Get our free email newsletter with just one click

RSC accuses Daily Mail critic of ‘racist attitude’

Leo Wringer and Sophie Stanton in The Fantastic Follies of Mrs Rich. Photo: Helen Maybanks Leo Wringer and Sophie Stanton in The Fantastic Follies of Mrs Rich. Photo: Helen Maybanks
by -

The Royal Shakespeare Company has accused Daily Mail critic Quentin Letts of exhibiting a “blatantly racist attitude” in a recent review.

The RSC’s senior management team has issued a statement in response to Letts’ review of The Fantastic Follies of Mrs Rich, in which he suggested that actor Leo Wringer had been cast in the production only because he is black, claiming: “The RSC’s clunking approach to politically correct casting has again weakened its stage product.”

Letts added: “I suppose its managers are under pressure from the Arts Council to tick inclusiveness boxes, but at some point they are going to have to decide if their core business is drama or social engineering.”

The review prompted widespread criticism on social media and led to the publication of an official statement by the Stratford-upon-Avon theatre company – led by artistic director Gregory Doran – which condemns Letts’ “ugly and prejudiced commentary”.

“We are shocked and deeply troubled by Quentin Letts’ review in which he seems to demonstrate a blatantly racist attitude to a member of the cast. We’re very proud to be working with every member of the company, each of whom has been asked to join us in Stratford because we value and recognise their unique skills and talents,” said the statement, which was also signed by executive director Catherine Mallyon, deputy artistic director Erica Whyman and the production’s director Jo Davies.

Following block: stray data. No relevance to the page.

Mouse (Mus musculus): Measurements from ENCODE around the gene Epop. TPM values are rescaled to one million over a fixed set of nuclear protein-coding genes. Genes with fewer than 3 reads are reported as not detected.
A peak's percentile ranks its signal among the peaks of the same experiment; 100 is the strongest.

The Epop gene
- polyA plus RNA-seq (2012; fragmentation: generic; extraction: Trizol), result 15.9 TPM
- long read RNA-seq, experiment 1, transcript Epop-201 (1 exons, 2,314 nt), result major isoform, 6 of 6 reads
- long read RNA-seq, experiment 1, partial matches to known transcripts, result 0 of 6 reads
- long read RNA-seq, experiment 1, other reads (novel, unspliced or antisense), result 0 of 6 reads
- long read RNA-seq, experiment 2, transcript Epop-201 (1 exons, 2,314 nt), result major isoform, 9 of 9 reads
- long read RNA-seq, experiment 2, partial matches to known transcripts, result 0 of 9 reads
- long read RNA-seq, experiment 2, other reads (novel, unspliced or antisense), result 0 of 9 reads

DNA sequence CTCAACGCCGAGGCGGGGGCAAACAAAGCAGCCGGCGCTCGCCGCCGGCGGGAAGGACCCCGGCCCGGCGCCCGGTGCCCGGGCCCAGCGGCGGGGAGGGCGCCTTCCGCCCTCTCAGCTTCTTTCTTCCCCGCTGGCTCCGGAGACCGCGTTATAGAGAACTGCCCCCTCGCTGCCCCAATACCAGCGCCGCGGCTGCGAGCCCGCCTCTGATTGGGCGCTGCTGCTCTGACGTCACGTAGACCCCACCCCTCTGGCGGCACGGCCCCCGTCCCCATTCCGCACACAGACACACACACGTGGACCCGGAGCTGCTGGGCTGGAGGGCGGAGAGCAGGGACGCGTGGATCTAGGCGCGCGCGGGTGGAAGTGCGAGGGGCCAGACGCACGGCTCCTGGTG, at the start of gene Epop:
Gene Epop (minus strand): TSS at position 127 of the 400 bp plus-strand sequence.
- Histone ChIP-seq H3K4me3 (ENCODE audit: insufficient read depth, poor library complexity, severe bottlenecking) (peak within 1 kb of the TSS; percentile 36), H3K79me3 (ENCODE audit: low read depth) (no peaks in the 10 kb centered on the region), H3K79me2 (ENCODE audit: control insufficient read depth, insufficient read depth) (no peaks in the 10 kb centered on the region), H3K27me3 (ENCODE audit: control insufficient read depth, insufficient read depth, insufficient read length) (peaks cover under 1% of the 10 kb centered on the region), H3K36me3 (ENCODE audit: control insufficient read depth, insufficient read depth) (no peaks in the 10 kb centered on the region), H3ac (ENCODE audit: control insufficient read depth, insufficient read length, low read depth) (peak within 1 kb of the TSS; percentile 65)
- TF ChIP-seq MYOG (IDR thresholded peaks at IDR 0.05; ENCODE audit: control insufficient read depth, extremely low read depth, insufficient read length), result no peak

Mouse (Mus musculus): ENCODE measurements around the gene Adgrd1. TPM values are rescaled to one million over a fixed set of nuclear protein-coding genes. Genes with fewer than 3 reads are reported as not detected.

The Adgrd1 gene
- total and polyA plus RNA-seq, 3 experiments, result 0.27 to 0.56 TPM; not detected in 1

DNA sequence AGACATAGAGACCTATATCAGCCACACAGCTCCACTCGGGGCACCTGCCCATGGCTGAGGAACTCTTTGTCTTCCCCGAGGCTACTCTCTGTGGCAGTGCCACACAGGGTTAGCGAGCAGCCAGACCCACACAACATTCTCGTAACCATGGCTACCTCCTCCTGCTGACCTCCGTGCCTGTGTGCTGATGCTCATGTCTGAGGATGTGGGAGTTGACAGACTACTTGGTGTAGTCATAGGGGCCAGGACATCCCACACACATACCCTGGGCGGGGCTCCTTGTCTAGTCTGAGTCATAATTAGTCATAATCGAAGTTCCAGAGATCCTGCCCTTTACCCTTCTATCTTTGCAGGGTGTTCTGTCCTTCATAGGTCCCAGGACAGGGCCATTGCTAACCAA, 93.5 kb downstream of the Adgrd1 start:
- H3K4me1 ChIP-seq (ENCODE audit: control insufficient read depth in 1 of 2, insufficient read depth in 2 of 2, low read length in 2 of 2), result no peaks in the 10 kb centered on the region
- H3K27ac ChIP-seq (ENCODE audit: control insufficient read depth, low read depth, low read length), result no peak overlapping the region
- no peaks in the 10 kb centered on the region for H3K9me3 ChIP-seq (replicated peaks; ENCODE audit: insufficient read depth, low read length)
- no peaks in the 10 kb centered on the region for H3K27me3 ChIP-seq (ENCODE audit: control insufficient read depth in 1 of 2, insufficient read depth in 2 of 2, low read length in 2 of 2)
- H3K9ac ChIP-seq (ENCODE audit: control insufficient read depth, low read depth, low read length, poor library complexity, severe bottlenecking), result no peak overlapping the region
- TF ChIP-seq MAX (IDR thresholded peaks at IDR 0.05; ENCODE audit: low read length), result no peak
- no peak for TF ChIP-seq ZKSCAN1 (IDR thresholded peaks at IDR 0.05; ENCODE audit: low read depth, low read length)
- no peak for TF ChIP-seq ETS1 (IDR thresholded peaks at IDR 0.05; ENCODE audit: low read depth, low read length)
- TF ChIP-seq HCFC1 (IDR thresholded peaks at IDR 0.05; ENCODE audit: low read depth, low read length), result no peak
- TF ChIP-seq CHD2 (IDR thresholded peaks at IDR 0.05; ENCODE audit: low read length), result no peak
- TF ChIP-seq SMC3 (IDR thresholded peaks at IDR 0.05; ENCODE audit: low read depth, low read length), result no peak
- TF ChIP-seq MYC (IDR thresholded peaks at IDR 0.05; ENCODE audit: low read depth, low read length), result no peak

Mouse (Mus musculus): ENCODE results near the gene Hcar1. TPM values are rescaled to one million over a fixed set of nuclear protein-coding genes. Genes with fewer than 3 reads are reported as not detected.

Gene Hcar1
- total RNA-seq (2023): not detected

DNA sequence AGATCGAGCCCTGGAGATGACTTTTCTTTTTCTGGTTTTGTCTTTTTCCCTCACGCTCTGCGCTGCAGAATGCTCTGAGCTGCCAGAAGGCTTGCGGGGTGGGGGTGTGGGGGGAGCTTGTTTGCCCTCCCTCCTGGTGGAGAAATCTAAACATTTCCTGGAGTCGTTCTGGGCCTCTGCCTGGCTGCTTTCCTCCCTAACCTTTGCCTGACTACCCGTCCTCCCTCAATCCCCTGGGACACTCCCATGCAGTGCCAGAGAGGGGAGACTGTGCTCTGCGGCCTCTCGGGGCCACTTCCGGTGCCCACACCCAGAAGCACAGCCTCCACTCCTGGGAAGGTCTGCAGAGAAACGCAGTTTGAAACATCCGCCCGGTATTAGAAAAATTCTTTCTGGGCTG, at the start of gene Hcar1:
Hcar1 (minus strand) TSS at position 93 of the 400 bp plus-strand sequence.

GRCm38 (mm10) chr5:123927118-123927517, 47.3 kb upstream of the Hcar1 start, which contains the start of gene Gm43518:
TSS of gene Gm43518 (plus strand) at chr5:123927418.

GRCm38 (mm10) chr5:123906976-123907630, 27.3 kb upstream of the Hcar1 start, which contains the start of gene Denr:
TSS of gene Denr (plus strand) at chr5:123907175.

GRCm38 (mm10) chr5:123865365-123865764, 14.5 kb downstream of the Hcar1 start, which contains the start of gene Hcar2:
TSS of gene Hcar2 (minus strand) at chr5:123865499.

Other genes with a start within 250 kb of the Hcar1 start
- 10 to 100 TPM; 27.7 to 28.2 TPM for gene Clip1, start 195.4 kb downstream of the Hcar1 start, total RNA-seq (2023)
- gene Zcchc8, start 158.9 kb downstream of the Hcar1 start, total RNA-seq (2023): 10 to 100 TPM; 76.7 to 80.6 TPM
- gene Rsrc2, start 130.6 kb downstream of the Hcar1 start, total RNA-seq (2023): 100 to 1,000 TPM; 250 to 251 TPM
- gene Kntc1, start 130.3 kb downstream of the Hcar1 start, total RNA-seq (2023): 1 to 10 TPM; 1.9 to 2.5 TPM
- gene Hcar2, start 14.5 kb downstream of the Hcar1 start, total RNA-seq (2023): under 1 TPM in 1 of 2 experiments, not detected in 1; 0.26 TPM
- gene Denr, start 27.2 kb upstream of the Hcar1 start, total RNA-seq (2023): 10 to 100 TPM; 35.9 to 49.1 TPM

It added that the company’s approach to casting sought to find the “most exciting individual for each role” but it was proud that casts represented the diversity of the UK and strived to make sure that its audiences “are able to recognise themselves on stage”.

We need your help…

When you subscribe to The Stage, you’re investing in our journalism. And our journalism is invested in supporting theatre and the performing arts.

The Stage is a family business, operated by the same family since we were founded in 1880. We do not receive government funding. We are not owned by a large corporation. Our editorial is not dictated by ticket sales.

We are fully independent, but this means we rely on revenue from readers to survive.

Help us continue to report on great work across the UK, champion new talent and keep up our investigative journalism that holds the powerful to account. Your subscription helps ensure our journalism can continue.